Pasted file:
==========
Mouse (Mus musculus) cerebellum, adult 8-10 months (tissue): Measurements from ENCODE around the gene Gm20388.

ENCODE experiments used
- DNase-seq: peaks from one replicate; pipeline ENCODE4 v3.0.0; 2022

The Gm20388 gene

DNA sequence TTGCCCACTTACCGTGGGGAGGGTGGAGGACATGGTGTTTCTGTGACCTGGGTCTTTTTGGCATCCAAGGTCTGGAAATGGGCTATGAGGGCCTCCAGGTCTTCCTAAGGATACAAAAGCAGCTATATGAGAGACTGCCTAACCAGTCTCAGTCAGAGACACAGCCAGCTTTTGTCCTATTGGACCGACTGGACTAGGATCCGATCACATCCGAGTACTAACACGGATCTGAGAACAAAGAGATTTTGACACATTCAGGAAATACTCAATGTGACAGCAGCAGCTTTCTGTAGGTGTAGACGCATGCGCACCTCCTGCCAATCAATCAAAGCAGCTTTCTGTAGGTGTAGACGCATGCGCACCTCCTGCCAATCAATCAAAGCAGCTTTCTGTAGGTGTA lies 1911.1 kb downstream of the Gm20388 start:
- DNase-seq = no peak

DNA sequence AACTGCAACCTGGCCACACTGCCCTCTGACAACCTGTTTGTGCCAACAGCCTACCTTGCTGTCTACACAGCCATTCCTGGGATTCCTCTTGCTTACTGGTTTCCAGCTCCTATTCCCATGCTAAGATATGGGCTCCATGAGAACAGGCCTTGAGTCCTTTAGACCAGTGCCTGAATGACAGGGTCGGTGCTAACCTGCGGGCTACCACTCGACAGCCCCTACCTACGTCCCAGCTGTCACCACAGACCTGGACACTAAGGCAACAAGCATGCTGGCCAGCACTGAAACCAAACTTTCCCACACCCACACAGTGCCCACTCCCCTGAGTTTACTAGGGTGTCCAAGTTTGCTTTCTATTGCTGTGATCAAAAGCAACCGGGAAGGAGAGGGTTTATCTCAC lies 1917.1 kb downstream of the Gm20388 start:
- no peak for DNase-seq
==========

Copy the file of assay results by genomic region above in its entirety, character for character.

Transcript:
Mouse (Mus musculus) cerebellum, adult 8-10 months (tissue): Measurements from ENCODE around the gene Gm20388.

ENCODE experiments used
- DNase-seq: peaks from one replicate; pipeline ENCODE4 v3.0.0; 2022

The Gm20388 gene

DNA sequence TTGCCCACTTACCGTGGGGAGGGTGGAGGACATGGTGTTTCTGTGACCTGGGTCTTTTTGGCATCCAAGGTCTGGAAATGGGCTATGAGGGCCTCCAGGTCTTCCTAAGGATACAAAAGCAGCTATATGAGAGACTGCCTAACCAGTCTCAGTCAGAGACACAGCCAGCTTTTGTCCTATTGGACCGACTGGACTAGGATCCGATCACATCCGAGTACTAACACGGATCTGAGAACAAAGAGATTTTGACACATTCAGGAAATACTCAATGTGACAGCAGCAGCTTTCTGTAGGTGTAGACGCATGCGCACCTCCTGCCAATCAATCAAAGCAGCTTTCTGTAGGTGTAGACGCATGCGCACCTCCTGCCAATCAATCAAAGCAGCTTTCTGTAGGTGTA lies 1911.1 kb downstream of the Gm20388 start:
- DNase-seq = no peak

DNA sequence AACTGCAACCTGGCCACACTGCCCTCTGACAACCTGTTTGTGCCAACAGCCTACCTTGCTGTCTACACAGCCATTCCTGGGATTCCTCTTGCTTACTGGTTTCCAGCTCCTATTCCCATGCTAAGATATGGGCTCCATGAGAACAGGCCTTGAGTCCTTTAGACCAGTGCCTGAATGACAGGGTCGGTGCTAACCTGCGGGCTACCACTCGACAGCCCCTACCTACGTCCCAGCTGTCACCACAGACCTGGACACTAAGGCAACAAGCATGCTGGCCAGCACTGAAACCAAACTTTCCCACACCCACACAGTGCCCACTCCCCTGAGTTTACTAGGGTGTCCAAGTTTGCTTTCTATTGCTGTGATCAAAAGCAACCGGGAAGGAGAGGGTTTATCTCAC lies 1917.1 kb downstream of the Gm20388 start:
- no peak for DNase-seq